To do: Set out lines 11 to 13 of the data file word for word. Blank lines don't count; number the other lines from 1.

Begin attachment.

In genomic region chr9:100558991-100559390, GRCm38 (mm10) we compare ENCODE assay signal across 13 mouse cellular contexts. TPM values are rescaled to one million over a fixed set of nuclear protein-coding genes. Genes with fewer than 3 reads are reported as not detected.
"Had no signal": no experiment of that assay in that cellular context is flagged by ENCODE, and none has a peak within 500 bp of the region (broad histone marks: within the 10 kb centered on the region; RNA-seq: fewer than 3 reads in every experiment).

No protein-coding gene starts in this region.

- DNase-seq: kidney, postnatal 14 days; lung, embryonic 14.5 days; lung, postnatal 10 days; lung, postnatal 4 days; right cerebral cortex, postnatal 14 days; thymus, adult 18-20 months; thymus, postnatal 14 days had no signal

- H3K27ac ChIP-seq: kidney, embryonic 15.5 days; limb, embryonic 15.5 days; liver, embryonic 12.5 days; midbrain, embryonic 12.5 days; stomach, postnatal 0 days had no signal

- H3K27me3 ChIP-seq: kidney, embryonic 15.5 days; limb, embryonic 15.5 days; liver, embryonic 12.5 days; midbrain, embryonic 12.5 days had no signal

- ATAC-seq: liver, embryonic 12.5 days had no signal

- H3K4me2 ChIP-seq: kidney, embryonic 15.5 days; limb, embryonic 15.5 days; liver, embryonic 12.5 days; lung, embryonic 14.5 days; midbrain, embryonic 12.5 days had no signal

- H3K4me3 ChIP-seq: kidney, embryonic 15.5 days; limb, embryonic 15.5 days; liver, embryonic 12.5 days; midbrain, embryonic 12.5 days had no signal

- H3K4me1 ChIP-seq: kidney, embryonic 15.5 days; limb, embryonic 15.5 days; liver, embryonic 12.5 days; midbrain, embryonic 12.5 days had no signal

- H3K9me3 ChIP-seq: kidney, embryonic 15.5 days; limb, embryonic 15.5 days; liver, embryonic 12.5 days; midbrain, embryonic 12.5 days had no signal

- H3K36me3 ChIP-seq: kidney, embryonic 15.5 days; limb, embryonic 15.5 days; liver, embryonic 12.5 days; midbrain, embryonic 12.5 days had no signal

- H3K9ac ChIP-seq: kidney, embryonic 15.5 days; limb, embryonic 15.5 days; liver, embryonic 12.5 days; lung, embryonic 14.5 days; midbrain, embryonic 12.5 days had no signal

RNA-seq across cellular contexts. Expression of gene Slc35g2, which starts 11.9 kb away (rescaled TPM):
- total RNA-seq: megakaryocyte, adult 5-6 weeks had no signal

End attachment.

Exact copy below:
- H3K9me3 ChIP-seq: kidney, embryonic 15.5 days; limb, embryonic 15.5 days; liver, embryonic 12.5 days; midbrain, embryonic 12.5 days had no signal

- H3K36me3 ChIP-seq: kidney, embryonic 15.5 days; limb, embryonic 15.5 days; liver, embryonic 12.5 days; midbrain, embryonic 12.5 days had no signal

- H3K9ac ChIP-seq: kidney, embryonic 15.5 days; limb, embryonic 15.5 days; liver, embryonic 12.5 days; lung, embryonic 14.5 days; midbrain, embryonic 12.5 days had no signal